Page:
“If you want to have a sense of Nelson Mandela, you need to have an idea of his combined aristocracy and understand how the elites understood leadership — it was the idea of honour, duty and service.”
He said there was much that was absent from the existing Mandela archive.
“People have to repopulate the archive. Students, you have to do this work. You have to write biographies of Nelson Mandela and other important black figures. That, for me, is what decolonising the curriculum is. There’s a lot of work to be done about our own intellectual history. Only then will we begin to understand people like Nelson Mandela and their development.”
Continuing the panel discussion was Joel Netshitenzhe, executive director and vice chair of the board of Mapungubwe Institute for Strategic Reflection (Mistra) and former head of communications in Mandela’s office during his presidency, who said certain factors informed “our reflection on the construction of the Mandela archive as a living system”.
He said individuals characterised as great historical figures, whether good or bad, attained their status not by “dint or force of character but because they become, through complex coincidences, facilitators of a historical epoch in gestation, an epoch about to be born”.
He said the individual becomes “the collective property of all the admirers” — and contested views arise.
“A moment in history is selected as defining Nelson Mandela, the icon. And so, binaries emerge: reconciliation, forgiveness and generosity of spirt are presented as his beginning and end. On the other hand, there is the freedom fighter, the military commander, the victim of repression, persecuted prisoner and leader of a political party.
“Each of these characterisations on their own are inaccurate and misleading but combined, they start to approximate the totality of what Mandela was and what he sought to become, and whether and how he succeeded in depicting the desired persona.”
He said we also needed to be looking at the contextualisation of the development of his social consciousness, his ambition, the ideas of his peers and his socioeconomic and socio-political circumstances.
“All of these are fused in splendid combination to produce the Nelson Mandela we know.”
He went on to say: “The archive should seek to dig below appearances and bring to the fore the profound questions of our time. It should seek to extract the lessons about the present and future.
“It should also challenge the social and political issues of our time, such as the misappropriation by the privileged, while taking advantage of the realities of the global socioeconomic system. It should be a platform to record and preserve the obvious, and should also be a living space to pose and debate the paradoxes.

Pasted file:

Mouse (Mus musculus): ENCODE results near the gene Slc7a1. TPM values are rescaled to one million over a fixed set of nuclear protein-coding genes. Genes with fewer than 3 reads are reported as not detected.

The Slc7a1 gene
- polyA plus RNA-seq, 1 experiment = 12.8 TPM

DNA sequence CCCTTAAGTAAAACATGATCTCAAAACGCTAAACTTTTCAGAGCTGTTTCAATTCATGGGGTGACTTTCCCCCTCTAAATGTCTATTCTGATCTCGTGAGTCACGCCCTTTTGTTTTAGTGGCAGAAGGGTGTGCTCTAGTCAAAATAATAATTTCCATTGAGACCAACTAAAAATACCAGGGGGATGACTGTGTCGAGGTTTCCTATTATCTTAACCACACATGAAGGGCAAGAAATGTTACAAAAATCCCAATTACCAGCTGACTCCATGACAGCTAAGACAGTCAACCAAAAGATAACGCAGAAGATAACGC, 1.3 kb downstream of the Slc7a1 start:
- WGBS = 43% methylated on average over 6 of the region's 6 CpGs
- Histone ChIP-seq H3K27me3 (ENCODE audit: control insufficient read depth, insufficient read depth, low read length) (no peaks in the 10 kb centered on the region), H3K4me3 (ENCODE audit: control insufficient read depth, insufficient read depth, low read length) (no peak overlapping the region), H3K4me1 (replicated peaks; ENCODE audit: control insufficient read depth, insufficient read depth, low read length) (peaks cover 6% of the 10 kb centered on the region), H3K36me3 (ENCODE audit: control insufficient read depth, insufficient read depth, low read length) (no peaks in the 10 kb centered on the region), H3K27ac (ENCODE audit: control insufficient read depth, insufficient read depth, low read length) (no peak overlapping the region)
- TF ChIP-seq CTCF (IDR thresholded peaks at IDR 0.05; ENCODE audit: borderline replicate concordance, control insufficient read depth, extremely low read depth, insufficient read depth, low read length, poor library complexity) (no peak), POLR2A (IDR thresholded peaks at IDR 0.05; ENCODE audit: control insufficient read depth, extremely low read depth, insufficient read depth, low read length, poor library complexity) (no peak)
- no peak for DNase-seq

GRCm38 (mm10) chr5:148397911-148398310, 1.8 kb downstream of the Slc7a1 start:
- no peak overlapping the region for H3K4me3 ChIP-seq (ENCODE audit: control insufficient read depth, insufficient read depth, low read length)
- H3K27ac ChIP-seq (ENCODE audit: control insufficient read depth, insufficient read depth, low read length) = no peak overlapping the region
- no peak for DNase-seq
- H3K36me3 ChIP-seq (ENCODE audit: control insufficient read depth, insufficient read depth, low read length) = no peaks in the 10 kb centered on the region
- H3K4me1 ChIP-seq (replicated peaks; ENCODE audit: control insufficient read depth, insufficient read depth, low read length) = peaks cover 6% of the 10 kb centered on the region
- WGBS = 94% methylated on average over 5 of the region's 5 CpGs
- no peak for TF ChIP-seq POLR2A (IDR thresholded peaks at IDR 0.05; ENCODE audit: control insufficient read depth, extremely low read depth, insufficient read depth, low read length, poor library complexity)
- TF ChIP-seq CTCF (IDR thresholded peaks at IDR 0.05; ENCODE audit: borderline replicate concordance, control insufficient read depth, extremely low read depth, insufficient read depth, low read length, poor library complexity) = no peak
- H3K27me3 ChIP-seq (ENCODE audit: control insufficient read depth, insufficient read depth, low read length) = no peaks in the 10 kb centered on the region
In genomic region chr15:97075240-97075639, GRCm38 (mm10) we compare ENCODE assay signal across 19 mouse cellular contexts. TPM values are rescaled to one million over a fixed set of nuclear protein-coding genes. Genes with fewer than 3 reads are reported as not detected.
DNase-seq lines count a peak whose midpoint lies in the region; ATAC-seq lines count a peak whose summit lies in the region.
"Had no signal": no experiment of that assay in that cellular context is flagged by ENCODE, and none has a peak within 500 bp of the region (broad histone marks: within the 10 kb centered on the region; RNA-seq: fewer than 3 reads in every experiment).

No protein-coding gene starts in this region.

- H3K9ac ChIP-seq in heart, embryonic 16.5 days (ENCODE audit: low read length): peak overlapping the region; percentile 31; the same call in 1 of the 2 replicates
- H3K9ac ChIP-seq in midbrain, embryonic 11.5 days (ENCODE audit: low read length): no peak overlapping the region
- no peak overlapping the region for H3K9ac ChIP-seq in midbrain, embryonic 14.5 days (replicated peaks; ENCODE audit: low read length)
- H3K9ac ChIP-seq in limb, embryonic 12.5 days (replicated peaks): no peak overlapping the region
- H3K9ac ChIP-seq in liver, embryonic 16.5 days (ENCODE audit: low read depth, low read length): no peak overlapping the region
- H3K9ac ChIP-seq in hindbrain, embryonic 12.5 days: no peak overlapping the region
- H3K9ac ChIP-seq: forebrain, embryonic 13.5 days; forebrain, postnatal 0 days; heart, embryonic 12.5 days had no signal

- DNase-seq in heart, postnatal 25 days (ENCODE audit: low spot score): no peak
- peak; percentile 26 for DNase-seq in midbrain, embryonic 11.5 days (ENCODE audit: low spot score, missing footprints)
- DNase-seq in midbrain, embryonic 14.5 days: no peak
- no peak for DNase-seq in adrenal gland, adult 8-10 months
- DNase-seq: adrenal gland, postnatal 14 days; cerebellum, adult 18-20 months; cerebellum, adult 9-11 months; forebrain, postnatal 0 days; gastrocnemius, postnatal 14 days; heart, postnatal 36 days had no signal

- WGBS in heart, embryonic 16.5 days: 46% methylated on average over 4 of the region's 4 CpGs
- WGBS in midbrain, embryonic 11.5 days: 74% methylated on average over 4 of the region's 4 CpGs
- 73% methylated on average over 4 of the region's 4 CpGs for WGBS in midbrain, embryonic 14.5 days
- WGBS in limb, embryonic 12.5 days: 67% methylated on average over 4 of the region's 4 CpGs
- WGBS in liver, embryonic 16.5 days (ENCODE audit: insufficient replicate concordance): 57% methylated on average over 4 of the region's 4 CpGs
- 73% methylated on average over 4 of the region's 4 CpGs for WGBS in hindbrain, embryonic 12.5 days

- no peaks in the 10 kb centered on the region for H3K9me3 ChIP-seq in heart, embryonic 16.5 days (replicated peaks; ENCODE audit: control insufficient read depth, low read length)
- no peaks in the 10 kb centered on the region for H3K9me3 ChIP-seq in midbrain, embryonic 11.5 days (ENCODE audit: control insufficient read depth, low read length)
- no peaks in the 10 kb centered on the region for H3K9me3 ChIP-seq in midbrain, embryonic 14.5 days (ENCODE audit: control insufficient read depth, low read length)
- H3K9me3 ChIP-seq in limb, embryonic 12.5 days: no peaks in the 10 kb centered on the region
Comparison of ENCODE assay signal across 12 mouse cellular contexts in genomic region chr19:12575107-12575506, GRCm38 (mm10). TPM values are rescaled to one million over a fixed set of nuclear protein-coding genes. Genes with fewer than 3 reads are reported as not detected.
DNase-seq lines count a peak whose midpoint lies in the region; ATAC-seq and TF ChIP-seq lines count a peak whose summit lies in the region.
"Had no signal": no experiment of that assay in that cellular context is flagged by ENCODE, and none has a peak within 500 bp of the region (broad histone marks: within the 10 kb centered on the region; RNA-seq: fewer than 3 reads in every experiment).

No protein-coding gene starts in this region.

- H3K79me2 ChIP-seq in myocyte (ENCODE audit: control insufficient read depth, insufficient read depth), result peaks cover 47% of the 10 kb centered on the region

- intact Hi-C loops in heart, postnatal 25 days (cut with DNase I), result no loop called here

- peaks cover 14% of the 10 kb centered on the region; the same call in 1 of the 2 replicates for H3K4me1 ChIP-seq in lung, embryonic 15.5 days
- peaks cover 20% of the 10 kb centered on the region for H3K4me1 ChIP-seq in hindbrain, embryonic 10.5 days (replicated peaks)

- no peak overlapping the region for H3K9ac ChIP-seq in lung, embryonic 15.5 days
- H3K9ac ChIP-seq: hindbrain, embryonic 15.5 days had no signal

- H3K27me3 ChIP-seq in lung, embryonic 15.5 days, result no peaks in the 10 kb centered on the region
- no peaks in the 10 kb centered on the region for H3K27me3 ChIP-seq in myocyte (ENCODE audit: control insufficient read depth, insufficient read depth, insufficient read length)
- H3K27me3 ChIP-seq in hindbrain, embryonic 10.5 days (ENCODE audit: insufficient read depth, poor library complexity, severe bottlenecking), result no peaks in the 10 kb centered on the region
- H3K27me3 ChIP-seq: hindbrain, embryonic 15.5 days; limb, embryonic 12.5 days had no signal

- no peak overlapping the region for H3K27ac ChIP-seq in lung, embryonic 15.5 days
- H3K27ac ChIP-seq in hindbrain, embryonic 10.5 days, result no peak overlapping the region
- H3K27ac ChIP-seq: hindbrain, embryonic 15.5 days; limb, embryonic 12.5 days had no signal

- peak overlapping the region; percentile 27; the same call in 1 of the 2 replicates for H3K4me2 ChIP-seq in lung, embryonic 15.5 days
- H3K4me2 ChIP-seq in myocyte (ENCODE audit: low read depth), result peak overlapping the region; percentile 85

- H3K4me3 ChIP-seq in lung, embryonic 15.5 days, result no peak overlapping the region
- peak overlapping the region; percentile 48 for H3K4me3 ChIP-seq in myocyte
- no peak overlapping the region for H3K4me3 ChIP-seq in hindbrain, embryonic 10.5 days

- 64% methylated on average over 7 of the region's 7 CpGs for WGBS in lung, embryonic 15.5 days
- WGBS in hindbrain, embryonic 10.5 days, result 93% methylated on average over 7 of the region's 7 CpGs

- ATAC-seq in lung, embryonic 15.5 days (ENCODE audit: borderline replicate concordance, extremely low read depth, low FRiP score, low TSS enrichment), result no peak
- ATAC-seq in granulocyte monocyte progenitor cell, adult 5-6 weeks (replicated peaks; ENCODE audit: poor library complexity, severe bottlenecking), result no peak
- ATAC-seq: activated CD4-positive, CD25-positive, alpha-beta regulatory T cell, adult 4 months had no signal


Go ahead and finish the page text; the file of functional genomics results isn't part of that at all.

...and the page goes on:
“This will bring to the surface Nelson Mandela’s humanity, but it may also ruffle feathers.”
The session’s sense-maker Carolyn Hamilton, South African research chair in Archive and Public Culture at the University of Cape Town, said the Mandela archive was dealing with “three horizons at once”.
The first was the story of Mandela, the man, his successes and failures. “It’s the story of the making and shaping of the man and the way he makes and shapes the world — which is the essence of what the biographical task wants to do.”
“He is burdened by history. It’s not just history of the life he led, but it carries the burden of his time.”
The second horizon was Mandela as “phenomenon and figure”, with different versions of Mandela used or manipulated to suit contemporary social or political purposes.
“It has a biography of its own and it has an archive of its own. We are always having to navigate the work the ‘figure phenomenon’ is doing in contemporary social and political life. And that biography itself is changing things and being changed. It is shaping the world and being shaped by the world.”
The third horizon was the archive of possibilities – or “Nelson Mandela as a set of possibilities”. But she said this archive – “all the things that have shaped and made you, the very structure of knowledge” – was also a place of limitations. “This is where the depth of the challenging decolonisation and decoloniality discussion comes to bear.”
She said questions about the archive were questions about knowledge itself.
In closing, Harris as moderator said: “In popular discourses, the archives is regarded as a pretty dull space, if not boring, but I’m glad this session has been the hottest so far.”